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# You can easily turn every statement into a program. If the program stops, or "halts", then the statement is true, and if it never stops, or "loops", the statement is false.
# Like, for example, the following program corresponds to the statement: "There's at least one even number that cannot be expressed as the sum of two primes" (this is the negation of the so-called "Goldbach Conjecture"):
def example(): # (assumes a get_primes function, but you get the idea)
n = 4
while True:
primes = get_primes(n)
found = False
for x in primes:
for y in primes:
if x + y == n:
found = True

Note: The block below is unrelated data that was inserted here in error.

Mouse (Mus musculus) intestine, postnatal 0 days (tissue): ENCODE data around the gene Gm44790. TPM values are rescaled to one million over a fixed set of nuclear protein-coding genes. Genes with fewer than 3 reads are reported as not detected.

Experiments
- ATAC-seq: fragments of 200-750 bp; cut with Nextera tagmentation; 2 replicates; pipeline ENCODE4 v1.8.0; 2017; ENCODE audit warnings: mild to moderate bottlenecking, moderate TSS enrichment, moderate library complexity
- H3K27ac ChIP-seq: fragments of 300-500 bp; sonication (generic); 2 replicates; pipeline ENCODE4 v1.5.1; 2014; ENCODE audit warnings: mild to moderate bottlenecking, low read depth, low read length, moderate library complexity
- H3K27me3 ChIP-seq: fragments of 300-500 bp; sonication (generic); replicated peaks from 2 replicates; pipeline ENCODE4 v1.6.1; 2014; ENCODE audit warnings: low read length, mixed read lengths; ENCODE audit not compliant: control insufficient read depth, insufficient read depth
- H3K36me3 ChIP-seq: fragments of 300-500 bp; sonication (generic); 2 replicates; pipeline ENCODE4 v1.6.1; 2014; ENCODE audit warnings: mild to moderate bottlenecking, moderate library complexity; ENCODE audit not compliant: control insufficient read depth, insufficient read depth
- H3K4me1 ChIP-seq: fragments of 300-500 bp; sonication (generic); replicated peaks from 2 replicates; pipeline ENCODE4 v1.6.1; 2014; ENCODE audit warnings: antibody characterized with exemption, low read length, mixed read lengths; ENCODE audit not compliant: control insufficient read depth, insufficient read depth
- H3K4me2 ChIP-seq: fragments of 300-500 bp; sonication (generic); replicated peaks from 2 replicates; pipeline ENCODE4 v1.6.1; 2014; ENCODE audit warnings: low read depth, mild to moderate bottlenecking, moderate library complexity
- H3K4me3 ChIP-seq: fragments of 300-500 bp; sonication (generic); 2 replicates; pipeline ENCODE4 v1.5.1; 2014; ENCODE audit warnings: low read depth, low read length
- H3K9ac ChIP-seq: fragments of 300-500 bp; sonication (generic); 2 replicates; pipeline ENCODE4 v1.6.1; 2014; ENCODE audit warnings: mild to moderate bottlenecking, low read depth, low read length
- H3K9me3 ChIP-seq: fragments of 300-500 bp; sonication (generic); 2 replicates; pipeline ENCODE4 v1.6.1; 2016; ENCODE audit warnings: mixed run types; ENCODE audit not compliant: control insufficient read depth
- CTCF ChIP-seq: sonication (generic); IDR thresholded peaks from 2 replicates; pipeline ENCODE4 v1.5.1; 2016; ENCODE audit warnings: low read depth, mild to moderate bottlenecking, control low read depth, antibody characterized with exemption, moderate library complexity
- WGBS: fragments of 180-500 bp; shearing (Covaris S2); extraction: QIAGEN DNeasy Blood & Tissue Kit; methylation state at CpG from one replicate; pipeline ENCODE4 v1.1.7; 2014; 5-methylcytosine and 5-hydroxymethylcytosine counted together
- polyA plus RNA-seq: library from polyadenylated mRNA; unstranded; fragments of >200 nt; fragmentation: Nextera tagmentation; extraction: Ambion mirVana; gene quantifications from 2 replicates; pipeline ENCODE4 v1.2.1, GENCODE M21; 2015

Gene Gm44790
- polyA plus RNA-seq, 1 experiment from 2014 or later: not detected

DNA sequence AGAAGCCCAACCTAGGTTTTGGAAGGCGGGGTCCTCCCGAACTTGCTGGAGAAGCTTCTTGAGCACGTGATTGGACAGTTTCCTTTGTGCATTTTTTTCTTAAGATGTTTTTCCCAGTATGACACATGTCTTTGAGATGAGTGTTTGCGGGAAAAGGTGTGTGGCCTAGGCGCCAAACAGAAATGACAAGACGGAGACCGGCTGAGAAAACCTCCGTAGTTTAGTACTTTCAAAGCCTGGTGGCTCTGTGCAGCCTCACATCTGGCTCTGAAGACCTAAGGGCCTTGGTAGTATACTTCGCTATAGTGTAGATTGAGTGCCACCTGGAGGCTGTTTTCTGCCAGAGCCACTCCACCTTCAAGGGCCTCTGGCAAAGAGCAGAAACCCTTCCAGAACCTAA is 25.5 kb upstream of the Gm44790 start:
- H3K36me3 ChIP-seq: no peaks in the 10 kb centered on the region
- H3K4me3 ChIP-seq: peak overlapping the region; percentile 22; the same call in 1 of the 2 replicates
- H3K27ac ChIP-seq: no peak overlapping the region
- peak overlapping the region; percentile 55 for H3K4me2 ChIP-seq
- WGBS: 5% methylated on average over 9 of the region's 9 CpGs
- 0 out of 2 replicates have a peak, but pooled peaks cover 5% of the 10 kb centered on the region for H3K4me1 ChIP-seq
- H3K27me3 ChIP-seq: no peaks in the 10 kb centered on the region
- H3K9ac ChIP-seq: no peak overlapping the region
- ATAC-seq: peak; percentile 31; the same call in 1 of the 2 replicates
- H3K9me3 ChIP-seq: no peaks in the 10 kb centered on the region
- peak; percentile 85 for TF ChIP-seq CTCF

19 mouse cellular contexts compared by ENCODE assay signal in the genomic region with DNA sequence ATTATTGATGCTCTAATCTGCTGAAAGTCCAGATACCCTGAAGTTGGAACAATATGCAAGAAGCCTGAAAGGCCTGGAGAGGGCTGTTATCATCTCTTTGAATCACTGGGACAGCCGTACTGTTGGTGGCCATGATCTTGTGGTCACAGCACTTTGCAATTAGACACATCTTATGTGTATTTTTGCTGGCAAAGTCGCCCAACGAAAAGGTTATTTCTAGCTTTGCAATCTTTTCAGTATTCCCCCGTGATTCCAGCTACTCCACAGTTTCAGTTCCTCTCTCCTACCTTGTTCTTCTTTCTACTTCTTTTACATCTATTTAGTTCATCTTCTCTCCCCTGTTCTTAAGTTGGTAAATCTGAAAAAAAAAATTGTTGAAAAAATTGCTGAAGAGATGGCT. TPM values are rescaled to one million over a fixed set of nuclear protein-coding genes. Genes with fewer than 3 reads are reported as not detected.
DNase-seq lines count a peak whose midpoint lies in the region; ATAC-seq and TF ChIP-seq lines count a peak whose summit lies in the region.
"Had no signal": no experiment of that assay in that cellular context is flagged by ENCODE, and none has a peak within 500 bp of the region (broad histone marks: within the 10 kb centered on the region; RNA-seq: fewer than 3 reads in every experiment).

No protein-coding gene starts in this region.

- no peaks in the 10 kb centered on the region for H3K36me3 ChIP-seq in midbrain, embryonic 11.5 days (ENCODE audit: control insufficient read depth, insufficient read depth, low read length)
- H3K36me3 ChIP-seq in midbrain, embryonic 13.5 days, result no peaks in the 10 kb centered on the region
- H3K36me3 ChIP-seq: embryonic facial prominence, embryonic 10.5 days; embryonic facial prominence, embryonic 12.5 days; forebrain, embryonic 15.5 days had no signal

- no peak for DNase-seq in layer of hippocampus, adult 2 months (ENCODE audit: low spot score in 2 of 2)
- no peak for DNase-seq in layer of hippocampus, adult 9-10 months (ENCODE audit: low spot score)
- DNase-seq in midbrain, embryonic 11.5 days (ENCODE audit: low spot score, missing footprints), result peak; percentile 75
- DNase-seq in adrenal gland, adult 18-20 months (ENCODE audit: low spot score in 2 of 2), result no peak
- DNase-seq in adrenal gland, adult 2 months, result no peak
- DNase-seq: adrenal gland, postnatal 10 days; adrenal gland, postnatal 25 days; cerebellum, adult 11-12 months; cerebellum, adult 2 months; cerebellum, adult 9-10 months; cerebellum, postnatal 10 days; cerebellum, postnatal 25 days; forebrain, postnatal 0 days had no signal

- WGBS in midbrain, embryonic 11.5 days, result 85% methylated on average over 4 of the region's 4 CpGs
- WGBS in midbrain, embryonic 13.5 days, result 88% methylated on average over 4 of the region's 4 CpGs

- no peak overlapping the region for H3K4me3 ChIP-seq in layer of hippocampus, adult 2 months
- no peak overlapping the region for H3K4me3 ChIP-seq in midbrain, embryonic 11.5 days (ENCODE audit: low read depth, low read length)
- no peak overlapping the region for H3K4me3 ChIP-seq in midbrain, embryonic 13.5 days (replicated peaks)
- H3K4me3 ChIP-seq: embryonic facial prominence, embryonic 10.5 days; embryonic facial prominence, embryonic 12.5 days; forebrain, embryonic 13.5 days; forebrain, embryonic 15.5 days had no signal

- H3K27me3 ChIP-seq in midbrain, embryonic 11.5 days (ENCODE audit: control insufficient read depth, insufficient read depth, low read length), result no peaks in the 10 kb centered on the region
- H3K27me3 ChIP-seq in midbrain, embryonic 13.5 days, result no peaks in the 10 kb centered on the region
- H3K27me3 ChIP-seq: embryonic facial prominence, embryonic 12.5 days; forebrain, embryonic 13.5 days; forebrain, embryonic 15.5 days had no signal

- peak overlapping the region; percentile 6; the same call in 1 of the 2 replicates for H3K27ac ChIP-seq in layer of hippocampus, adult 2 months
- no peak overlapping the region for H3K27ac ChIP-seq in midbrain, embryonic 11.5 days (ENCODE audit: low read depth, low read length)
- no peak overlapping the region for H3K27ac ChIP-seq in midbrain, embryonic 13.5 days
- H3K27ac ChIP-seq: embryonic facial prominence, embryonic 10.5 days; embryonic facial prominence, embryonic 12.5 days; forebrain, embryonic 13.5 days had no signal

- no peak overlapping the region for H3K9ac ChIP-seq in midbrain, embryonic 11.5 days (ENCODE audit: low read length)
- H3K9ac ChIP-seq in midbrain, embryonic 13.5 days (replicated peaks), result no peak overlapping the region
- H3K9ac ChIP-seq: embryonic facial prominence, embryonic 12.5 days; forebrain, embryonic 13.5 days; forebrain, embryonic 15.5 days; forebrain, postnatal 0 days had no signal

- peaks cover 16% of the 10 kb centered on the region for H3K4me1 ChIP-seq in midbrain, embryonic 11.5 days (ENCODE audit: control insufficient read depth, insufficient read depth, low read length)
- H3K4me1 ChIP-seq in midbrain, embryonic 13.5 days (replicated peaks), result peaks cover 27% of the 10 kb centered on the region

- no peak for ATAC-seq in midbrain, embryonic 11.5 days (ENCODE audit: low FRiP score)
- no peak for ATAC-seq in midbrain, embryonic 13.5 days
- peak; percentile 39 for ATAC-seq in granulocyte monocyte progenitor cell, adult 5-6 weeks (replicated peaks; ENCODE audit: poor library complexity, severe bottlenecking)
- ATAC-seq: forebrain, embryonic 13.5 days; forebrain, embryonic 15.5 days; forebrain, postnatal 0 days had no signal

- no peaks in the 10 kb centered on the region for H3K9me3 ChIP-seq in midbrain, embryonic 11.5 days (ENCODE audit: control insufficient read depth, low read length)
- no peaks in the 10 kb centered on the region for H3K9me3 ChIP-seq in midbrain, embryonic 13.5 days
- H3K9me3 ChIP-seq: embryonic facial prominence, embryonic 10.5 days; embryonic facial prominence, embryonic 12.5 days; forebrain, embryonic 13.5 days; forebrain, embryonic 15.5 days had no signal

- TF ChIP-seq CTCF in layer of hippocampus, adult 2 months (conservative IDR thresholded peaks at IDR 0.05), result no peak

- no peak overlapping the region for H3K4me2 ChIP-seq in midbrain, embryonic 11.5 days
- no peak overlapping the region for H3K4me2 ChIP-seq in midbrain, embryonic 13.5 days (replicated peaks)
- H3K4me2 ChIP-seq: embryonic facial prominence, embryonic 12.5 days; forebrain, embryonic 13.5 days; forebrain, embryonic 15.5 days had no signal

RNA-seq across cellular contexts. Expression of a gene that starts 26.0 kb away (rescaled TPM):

if found == False:
return True
n += 2
# So, if we can figure out if any program will halt or not halt, we can prove everything! Can we do that, though?
# Spoiler: NO. Here's the proof. I'll give you the program, can you complete the proof from it?
def halts(prog, inp):
# returns True if program prog halts on input inp
# returns False otherwise
def contradiction(prog):
while halts(prog, prog):
return True
contradiction(contradiction) # What will happen!?
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